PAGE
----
Considering that the market for 3D printed parts made with precious metal powders has just recently come into existence, the new report recently compiled by SmarTech’s Scott Dunham draws quite a glittery picture. The truth is that, while the issues with laser beam energy absorption by precious metals that have previously altered the aesthetic and functional properties of 3D printed final pieces have just been resolved, the potential for additive manufacturing of precious metals was already known to be huge. That is why AM companies worked so hard at resolving the issue. Moreover, 3D printing precious metals significantly affects several major industries, including jewelry, electronics and dental.
Dunham predicts that the market for direct precious metal 3D printed components and products will grow to $2.6 billion by 2020 and $4.1 billion within ten years, in 2024. One of the bases for this conclusion is that materials like gold and silver alloys are desirable for their properties in a variety of applications and that in markets such as jewelry, printed electronics, and medical implants, there is often no replacing the real deal. As 3D printing becomes a more integral process in these applications, it will contribute to increasing demand for valuable precious metal materials.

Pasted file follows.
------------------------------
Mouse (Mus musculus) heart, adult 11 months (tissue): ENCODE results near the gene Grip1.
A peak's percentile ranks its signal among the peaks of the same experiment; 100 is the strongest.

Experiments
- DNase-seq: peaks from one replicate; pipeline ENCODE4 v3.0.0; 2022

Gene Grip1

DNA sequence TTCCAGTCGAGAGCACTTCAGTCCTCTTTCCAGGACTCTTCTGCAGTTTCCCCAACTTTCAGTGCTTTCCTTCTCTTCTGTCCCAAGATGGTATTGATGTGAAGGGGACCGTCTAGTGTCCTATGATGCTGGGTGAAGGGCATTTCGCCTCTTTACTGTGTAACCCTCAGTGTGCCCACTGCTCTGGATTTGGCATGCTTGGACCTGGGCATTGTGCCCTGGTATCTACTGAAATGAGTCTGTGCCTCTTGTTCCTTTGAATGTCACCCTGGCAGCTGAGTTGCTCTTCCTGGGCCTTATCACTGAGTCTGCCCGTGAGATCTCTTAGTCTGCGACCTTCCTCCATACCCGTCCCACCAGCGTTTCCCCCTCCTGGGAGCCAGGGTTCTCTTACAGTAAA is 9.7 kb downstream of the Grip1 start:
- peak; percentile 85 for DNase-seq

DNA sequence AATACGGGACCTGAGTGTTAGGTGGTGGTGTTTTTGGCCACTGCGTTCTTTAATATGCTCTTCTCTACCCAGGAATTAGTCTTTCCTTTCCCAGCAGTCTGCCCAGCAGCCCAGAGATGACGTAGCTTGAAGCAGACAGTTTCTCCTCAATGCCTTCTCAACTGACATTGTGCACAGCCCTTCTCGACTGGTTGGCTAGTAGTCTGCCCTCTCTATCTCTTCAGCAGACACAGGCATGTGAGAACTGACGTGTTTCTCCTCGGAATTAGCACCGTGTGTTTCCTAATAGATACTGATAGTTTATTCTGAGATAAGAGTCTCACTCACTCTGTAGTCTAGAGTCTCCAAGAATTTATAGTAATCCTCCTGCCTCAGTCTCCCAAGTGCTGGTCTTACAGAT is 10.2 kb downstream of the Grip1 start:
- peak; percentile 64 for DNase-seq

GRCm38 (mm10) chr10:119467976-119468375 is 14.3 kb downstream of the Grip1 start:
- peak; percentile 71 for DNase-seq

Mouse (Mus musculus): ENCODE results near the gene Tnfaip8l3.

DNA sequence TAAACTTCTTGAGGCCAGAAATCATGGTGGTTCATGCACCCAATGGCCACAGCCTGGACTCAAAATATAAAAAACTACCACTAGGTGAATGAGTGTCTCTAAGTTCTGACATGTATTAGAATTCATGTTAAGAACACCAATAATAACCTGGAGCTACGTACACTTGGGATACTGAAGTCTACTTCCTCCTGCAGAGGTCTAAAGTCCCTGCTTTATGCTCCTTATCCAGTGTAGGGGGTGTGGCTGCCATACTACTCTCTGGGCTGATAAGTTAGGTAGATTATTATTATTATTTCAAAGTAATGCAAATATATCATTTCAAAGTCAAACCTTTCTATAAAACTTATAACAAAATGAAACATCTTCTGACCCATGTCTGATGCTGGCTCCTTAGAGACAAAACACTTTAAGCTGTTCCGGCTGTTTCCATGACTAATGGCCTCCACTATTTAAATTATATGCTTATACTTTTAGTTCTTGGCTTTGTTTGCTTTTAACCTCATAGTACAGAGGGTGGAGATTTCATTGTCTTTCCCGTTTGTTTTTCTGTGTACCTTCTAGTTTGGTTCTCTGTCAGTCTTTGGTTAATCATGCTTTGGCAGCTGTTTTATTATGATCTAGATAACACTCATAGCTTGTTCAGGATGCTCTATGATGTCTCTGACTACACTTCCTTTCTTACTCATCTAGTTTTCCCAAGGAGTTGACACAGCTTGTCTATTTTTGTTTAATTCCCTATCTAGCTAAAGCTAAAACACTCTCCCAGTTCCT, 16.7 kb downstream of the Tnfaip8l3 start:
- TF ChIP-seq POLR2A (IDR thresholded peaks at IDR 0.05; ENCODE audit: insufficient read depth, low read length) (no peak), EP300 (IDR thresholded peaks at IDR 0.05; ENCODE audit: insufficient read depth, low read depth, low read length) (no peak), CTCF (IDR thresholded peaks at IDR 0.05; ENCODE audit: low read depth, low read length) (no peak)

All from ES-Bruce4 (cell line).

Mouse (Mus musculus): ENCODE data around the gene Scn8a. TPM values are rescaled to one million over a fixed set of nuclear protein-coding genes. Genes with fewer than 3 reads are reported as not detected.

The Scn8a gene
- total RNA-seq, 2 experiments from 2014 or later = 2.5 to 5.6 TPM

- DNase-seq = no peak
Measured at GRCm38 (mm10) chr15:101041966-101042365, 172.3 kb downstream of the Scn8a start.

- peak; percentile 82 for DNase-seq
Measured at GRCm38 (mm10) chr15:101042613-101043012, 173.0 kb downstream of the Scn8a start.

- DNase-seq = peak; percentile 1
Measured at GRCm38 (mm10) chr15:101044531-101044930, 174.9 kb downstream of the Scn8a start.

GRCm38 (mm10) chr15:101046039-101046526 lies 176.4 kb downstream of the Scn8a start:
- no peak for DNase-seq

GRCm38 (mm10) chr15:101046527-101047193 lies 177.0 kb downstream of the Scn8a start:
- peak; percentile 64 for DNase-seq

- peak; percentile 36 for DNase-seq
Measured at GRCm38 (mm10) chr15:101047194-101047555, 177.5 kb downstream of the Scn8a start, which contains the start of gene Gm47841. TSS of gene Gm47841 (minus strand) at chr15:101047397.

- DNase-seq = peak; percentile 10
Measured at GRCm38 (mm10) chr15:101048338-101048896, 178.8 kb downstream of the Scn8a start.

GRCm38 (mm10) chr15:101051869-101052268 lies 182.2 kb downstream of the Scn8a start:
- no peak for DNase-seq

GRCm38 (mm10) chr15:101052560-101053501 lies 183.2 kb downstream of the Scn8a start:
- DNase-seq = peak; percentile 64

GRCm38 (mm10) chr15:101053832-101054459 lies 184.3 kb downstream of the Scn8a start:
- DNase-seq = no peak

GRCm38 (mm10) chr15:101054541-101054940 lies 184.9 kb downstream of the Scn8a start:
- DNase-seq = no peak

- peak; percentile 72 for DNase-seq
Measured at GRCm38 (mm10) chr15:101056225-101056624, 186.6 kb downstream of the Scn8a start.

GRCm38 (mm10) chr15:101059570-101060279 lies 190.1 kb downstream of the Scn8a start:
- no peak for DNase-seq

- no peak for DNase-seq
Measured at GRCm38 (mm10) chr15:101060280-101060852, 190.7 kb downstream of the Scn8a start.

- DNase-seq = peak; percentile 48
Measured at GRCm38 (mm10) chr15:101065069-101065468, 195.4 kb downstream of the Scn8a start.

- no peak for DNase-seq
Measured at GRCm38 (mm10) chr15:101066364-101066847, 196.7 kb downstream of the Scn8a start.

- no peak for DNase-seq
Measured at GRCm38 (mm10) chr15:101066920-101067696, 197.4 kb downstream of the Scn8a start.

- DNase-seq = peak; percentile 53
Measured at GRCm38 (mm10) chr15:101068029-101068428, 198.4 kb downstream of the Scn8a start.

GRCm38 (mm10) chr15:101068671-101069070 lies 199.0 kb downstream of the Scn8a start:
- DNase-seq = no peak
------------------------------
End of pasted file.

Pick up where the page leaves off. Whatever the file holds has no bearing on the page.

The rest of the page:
3D printing is already a significant part of the jewelry industry – and has been for the past decade – through photopolymer-based AM technologies and lost wax casting/microfusion processes. Now, the sector is starting to venture into the territory of directly fabricated jewelry, as companies like EOS and Concept Laser have overcome the hurdles related to direct, commercial 3D printing of precious metal powders.
Dunham also expects new opportunities for 3D-printed precious metals to emerge in the medical/dental and electronics sectors. “For example,” he explains, “3D printers can be used with additive-appropriate gold alloy powders as a result of increasing awareness of complications developing from use of less-inert gold substitutes.” Finally, the relatively new area of 3D-printed electronics is expected to increase the use of silver and gold “inks”, for customized and short run fabrication of antennas and PCBs, which are going to be used to power the Internet of Things. This segment alone is forecasted to reach $235 million by 2020 and $450 million by 2024.
The ten-year forecast, which takes into account several leading companies directly involved in this segment (including 3D Systems, Argen, Asiga, Autodesk, Concept Laser, Cooksongold, DWS, EnvisionTec, EOS, Hilderbrand, Legor, Materialise, Optomec, Progold, Realizer, Shapeways, Sculpteo, Solidscape, Tanaka Precious Metals, Voxel8, and Xerox) established dollar values and quantities (in Kg) of precious metals consumed, the type of services used, and the models of 3D printers being deployed. Considering the market for 3D printing precious metals today is still close to non-existent, these are bold conclusions; however, if we consider that the 3D printing industry as a whole is expected to reach 200 billion by 2025, if that were to occur, it seems likely that precious metals will represent about 2.5% of that amount.